What's new

Two verbs?


26 Aug 2003
I know that the verb goes at the end of the sentence like すしは食べている
but what if you have two verbs like "I payed to ride on the ride" the two verbs being "payed" and "ride" or would there only by one verb "ride" since that's what you are doing at that time? either way how would you say something like that?
Well, I'm sure someone who knows for sure will come and answer. But, I figure I'd give it a guess and see how I do.

My guess would be something like


densha o shite ni ichimai o katte kudasai.

Buy a ticket to ride the train.

Two verbs here being buy and do (ride)

I probably am not saying it right, because I'm a beginner to but i figured I'd try until someone came with the right answer.
I assumed you meant like an amusement ride, in which case the simplest literal translation would be some variation on these :




But of course these both sound totally unnatural, in Japan like anywhere you'd be saying something like the amount you paid or the ticket price to get on since they're obviously never free.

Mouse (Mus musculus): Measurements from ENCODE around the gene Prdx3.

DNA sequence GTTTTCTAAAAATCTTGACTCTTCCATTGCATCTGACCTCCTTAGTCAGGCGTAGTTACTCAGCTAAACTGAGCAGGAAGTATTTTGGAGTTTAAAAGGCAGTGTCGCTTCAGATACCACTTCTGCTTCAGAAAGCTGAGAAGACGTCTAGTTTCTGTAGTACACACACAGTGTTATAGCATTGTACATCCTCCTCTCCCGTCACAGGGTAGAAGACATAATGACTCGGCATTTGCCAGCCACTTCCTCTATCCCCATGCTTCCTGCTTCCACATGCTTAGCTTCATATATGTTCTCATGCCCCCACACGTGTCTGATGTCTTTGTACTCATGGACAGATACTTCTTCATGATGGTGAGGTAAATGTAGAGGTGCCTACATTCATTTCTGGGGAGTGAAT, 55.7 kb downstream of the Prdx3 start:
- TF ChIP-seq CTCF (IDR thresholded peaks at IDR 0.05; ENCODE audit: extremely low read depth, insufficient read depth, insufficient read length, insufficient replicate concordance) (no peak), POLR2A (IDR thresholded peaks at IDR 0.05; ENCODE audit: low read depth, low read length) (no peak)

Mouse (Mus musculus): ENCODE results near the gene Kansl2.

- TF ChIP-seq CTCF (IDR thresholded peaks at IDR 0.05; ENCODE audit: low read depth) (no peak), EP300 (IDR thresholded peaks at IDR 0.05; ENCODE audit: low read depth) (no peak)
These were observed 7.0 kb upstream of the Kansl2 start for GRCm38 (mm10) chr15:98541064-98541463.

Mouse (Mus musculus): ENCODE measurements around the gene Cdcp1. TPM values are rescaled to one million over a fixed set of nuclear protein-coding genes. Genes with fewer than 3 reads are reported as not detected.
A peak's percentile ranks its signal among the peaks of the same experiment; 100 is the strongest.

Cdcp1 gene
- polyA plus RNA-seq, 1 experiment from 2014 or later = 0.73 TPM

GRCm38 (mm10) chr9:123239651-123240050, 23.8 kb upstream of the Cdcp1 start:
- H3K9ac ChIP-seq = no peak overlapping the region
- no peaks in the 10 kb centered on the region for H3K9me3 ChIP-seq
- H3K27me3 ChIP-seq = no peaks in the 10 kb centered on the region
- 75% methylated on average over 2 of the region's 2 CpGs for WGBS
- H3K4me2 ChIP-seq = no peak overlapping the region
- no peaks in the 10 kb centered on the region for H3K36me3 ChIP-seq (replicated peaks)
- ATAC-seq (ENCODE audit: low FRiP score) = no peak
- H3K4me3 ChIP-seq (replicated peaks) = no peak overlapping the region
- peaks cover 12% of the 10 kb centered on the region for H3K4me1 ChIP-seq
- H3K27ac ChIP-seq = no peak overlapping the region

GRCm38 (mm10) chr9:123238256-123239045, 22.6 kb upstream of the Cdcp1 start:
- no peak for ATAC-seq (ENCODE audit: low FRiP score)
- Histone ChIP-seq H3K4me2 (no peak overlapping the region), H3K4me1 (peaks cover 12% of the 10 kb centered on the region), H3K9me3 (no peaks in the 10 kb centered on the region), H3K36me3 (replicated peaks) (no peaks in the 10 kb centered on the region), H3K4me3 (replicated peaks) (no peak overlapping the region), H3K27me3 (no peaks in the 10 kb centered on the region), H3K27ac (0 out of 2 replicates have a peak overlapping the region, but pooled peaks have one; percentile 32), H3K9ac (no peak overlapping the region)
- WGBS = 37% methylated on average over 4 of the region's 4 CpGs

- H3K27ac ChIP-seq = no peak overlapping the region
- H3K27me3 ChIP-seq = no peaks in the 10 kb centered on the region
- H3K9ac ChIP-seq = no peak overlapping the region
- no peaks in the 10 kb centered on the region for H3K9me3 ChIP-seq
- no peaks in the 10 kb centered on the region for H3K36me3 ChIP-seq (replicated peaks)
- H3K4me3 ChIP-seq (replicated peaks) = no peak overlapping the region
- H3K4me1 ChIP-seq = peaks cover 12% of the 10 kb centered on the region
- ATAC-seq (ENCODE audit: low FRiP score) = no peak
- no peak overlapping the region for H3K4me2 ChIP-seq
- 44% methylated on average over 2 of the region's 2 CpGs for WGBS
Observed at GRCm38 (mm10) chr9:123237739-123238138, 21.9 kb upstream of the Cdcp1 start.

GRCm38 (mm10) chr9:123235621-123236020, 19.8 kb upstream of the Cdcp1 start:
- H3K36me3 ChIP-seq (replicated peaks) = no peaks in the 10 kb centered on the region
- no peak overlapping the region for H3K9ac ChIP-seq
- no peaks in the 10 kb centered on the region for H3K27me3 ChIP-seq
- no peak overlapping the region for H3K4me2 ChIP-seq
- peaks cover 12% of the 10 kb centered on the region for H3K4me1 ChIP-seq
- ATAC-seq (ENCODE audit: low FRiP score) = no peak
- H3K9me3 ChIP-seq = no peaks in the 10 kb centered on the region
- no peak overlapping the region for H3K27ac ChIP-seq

I think I know what you're getting at. In a sentence with 2 verbs, you can use the no normalizer.

I helped my friend to carry her bag
watashi ha tamodachi ga nimotsu wo hakubu no wo tetsudaimashita

I saw Mr yamanaka walking with a lady
yamanaka san ga onna no hito to aruite iru no wo mimashita

using no normalizer, subject is always marked by ga

These examples are from the book "Total Japanese - Grammar and Conversation Notes" page 167

Another 2 examples from the book:

Mr. Kitagawa gave up going to Canada to study
kitagawa san ha kanada ni ryuufaku suru no wo yamemashita

I often forget to bring my homework
watashi ha yoku shukudai wo mottekuru no wo wasuremasu

Based on the examples above, I don't know exactly when to enforce the ga though. Maybe someone can help here.
Top Bottom